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Monday, December 7, 2015

Maintain the Difference

Maintain the Difference

"And I will put a division between My people and thy people: tomorrow shall this sign be" (Exodus 8:23).

Pharaoh has a people, and the LORD has a people. These may dwell together and seem to fare alike, but there is a division between them, and the LORD will make it apparent. Not forever shall one event happen alike to all, but there shall be great difference between the men of the world and the people of Jehovah's choice. This may happen in the time of judgments, when the LORD becomes the sanctuary of His saints. It is very conspicuous in the conversion of believers when their sin is put away, while unbelievers remain under condemnation. From that moment they become a distinct race, come under a new discipline, and enjoy new blessings. Their homes, henceforth, are free from the grievous swarms of evils which defile and torment the Egyptians. They are kept from the pollution of lust, the bite of care, the corruption of falsehood, and the cruel torment of hatred, which devour many families. Rest assured, tried believer, that though you have your troubles you are saved from swarms of worse ones, which infest the homes and hearts of the servants of the world's prince. The LORD has put a division; see to it that you keep up the division in Spirit, aim, character, and company.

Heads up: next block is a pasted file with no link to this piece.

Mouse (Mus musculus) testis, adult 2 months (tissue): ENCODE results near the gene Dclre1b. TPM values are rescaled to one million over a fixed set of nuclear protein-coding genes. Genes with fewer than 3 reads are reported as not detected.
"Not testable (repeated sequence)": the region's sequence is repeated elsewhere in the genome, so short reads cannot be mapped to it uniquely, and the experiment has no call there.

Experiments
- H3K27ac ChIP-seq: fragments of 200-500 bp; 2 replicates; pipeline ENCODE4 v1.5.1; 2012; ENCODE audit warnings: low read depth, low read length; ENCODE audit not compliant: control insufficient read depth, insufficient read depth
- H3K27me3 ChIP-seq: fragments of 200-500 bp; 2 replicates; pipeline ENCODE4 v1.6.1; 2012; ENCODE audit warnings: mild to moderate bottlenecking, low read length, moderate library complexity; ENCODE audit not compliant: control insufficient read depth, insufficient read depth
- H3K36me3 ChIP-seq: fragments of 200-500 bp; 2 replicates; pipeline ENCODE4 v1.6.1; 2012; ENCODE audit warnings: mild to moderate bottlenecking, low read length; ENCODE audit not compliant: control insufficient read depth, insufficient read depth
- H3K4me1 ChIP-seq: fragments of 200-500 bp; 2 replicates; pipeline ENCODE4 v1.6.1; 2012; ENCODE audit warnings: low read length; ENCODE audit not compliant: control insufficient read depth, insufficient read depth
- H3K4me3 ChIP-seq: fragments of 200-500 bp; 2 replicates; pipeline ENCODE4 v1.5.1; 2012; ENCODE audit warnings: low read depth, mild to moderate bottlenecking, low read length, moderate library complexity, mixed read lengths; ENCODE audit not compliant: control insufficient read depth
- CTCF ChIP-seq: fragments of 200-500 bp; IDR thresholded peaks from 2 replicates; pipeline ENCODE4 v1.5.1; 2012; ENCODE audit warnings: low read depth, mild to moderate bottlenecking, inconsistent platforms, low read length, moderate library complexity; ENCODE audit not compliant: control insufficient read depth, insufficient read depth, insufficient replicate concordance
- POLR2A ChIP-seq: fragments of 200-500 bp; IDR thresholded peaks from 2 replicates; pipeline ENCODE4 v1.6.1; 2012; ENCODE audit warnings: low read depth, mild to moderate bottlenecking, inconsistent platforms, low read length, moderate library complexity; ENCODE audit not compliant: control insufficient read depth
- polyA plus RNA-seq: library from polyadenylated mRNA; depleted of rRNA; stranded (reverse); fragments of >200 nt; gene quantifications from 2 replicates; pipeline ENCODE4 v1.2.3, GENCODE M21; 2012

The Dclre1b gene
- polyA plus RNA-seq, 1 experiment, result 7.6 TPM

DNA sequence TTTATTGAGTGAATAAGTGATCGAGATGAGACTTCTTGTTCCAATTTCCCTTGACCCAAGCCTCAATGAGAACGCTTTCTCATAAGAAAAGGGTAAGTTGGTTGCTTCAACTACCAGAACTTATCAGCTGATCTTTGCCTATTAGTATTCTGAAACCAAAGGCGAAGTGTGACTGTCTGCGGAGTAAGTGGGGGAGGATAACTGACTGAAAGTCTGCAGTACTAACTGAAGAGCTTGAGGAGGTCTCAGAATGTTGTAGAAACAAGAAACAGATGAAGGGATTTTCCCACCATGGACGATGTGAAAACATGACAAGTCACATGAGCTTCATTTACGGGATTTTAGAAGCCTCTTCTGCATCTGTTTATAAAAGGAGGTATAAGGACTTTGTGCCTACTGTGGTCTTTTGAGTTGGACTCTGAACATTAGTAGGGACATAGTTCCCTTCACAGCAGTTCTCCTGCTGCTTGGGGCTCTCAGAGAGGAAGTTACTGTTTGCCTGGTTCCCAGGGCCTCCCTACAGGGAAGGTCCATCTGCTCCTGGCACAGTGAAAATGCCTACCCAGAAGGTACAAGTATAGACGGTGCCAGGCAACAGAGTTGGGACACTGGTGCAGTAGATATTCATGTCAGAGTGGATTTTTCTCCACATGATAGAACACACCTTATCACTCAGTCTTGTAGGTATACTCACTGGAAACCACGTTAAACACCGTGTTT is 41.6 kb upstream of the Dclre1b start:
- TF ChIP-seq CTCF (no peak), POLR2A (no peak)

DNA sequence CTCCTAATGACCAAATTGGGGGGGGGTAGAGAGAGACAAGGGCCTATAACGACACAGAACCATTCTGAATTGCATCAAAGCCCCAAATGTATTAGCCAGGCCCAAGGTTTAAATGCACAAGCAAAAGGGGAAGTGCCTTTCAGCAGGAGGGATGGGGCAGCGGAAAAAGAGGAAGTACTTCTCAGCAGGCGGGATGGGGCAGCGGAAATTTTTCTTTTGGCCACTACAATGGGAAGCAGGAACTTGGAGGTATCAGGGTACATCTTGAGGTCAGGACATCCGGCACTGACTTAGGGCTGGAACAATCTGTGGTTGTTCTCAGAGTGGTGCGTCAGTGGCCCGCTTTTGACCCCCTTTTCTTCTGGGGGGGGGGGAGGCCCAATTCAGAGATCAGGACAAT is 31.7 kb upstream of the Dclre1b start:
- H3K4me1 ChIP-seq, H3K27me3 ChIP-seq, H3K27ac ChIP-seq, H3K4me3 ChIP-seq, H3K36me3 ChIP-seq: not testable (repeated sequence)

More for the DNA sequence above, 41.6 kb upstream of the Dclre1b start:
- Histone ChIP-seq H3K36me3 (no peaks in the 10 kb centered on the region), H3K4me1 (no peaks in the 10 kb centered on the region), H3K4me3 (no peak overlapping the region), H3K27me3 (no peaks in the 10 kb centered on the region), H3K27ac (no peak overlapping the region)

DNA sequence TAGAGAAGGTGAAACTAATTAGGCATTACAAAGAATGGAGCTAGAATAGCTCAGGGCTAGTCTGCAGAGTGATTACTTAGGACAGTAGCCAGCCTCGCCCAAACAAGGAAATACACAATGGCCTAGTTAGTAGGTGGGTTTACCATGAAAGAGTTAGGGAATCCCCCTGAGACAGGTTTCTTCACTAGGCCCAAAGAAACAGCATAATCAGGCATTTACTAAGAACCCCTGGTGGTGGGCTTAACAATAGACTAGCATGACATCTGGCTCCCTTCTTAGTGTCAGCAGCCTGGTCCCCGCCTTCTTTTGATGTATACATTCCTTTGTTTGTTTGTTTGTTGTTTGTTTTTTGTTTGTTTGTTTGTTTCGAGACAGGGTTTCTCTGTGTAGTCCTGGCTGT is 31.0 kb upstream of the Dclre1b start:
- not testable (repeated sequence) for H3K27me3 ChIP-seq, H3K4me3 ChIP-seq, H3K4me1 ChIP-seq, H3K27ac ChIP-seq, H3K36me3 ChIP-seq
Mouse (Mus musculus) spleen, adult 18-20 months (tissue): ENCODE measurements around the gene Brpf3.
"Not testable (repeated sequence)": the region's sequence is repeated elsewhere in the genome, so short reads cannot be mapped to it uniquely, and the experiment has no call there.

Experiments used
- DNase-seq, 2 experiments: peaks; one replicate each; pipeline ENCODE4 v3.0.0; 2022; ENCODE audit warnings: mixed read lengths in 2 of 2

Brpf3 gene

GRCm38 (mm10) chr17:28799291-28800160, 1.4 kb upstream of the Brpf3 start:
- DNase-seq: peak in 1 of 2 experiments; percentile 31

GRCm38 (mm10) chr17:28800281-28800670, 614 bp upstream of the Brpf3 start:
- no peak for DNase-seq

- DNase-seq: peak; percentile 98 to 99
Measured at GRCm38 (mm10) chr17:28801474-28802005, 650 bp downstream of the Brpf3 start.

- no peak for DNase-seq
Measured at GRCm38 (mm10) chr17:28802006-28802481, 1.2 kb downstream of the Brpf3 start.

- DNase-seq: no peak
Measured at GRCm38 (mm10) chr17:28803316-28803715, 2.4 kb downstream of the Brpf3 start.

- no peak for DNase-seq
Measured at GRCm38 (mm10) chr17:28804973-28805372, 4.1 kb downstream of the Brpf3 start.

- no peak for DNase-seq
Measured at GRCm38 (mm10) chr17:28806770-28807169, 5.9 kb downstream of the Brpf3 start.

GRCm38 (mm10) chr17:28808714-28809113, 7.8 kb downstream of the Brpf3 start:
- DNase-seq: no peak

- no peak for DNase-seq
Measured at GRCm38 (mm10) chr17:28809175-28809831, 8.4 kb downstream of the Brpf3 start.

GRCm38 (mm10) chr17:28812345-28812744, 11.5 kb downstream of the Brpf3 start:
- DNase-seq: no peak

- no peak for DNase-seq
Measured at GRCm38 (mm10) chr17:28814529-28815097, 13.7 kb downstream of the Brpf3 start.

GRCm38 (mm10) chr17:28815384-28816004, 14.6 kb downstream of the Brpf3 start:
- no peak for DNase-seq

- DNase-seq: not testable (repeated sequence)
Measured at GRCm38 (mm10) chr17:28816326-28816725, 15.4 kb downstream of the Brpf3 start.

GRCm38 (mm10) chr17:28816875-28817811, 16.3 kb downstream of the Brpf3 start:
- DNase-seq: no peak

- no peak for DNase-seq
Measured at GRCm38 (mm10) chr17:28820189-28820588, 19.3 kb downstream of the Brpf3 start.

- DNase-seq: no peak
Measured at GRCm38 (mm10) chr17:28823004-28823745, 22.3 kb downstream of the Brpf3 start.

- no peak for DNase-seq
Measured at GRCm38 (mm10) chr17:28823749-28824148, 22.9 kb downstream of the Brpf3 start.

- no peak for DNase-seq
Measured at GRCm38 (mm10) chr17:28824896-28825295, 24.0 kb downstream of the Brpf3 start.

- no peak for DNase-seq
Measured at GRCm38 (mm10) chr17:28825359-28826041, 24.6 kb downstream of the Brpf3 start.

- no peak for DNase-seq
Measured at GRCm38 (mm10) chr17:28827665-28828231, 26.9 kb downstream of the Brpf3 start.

~Charles Spurgeon~
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John 15:19
I have chosen you out of the world.

Here is distinguishing grace and discriminating regard; for some are made the special objects of divine affection. Do not be afraid to dwell upon this high doctrine of election. When your mind is most heavy and depressed, you will find it to be a bottle of richest cordial. Those who doubt the doctrines of grace, or who cast them into the shade, miss the richest clusters of Eshcol; they lose the wines on the lees well refined, the fat things full of marrow. There is no balm in Gilead comparable to it. If the honey in Jonathan's wood when but touched enlightened the eyes, this is honey which will enlighten your heart to love and learn the mysteries of the kingdom of God. Eat, and fear not a surfeit; live upon this choice dainty, and fear not that it will be too delicate a diet. Meat from the King's table will hurt none of His courtiers. Desire to have your mind enlarged, that you may comprehend more and more the eternal, everlasting, discriminating love of God. When you have mounted as high as election, tarry on its sister mount, the covenant of grace. Covenant engagements are the munitions of stupendous rock behind which we lie entrenched; covenant engagements with the surety, Christ Jesus, are the quiet resting-places of trembling spirits.

"His oath, His covenant, His blood,
Support me in the raging flood;
When every earthly prop gives way,
This still is all my strength and stay."